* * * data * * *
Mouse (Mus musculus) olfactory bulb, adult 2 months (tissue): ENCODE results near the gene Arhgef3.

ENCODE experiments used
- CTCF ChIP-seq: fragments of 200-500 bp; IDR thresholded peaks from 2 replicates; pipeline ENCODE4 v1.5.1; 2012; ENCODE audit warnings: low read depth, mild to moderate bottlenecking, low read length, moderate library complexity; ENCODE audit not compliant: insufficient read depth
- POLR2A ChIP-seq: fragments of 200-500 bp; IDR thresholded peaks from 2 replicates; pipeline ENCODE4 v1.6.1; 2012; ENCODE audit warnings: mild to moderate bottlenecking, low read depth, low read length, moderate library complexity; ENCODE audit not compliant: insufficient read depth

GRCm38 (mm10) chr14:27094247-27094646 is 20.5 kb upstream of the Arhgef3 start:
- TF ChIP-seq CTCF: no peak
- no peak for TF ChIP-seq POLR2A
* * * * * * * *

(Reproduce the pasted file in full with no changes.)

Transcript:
Mouse (Mus musculus) olfactory bulb, adult 2 months (tissue): ENCODE results near the gene Arhgef3.

ENCODE experiments used
- CTCF ChIP-seq: fragments of 200-500 bp; IDR thresholded peaks from 2 replicates; pipeline ENCODE4 v1.5.1; 2012; ENCODE audit warnings: low read depth, mild to moderate bottlenecking, low read length, moderate library complexity; ENCODE audit not compliant: insufficient read depth
- POLR2A ChIP-seq: fragments of 200-500 bp; IDR thresholded peaks from 2 replicates; pipeline ENCODE4 v1.6.1; 2012; ENCODE audit warnings: mild to moderate bottlenecking, low read depth, low read length, moderate library complexity; ENCODE audit not compliant: insufficient read depth

GRCm38 (mm10) chr14:27094247-27094646 is 20.5 kb upstream of the Arhgef3 start:
- TF ChIP-seq CTCF: no peak
- no peak for TF ChIP-seq POLR2A